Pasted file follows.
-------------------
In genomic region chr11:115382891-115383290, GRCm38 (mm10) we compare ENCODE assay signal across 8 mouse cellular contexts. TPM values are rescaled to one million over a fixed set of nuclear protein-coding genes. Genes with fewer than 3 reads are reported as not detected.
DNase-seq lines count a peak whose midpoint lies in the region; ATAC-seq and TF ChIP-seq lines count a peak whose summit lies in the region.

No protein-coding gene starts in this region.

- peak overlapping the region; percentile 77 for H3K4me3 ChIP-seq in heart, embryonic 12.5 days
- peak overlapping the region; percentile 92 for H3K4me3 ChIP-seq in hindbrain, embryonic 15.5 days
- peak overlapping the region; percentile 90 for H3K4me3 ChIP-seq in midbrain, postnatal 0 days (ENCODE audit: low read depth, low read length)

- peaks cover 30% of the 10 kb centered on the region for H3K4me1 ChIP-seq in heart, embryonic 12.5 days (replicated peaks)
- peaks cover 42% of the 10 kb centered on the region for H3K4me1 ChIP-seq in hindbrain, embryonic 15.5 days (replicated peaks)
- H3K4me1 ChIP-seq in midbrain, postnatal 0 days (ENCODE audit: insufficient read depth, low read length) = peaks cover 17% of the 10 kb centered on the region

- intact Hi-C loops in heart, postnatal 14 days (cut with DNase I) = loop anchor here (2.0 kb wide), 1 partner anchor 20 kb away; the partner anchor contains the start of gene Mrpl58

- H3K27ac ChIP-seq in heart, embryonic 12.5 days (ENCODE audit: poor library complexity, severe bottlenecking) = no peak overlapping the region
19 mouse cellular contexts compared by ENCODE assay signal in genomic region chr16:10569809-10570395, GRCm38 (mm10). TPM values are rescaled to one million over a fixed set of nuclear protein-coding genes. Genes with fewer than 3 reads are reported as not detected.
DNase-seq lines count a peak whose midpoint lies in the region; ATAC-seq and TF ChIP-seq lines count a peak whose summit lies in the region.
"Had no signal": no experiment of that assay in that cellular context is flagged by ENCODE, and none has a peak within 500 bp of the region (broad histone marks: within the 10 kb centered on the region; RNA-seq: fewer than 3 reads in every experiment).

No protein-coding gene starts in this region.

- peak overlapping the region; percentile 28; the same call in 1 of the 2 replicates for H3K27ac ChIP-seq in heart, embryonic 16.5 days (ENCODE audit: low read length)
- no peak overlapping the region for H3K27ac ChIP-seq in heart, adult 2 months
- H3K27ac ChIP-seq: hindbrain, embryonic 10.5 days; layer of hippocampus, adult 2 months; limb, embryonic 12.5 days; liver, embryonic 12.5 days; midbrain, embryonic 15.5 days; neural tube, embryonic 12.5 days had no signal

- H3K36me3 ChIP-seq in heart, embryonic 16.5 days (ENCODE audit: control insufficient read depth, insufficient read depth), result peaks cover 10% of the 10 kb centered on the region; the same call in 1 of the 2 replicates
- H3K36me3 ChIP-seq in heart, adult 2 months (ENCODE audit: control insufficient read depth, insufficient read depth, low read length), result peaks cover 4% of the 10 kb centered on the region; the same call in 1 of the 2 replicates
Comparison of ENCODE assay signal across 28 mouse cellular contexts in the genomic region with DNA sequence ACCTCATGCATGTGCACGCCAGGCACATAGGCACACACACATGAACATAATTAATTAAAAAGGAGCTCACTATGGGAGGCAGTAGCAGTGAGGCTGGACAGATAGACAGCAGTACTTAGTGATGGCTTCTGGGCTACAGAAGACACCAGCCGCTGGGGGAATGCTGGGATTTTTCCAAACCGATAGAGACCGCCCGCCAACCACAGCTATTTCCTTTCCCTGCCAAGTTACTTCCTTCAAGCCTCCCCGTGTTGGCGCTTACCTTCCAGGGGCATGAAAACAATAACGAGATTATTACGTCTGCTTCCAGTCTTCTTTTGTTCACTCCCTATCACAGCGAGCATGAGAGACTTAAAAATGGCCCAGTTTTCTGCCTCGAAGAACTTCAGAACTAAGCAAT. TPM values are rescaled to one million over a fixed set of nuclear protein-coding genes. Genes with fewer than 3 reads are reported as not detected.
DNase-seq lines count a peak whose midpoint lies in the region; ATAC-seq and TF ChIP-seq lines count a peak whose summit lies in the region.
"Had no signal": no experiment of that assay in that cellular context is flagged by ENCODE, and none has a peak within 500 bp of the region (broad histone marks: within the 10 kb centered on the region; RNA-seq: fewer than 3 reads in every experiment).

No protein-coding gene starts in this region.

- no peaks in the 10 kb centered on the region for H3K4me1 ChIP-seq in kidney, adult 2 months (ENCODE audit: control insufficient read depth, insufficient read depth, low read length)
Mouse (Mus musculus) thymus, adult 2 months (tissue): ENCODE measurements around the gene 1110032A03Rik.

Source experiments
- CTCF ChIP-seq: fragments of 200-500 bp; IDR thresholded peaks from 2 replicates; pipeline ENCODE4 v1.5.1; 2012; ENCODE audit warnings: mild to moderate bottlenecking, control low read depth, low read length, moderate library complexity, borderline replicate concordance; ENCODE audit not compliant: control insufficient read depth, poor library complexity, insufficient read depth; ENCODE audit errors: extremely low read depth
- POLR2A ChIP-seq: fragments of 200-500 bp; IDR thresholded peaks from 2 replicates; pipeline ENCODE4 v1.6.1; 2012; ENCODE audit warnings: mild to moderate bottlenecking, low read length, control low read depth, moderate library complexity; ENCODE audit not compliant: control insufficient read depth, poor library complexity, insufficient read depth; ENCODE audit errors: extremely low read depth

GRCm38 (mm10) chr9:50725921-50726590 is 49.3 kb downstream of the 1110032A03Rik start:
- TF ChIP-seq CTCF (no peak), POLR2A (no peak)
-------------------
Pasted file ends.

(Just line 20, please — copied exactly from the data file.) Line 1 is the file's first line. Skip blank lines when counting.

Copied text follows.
- H3K36me3 ChIP-seq in heart, adult 2 months (ENCODE audit: control insufficient read depth, insufficient read depth, low read length), result peaks cover 4% of the 10 kb centered on the region; the same call in 1 of the 2 replicates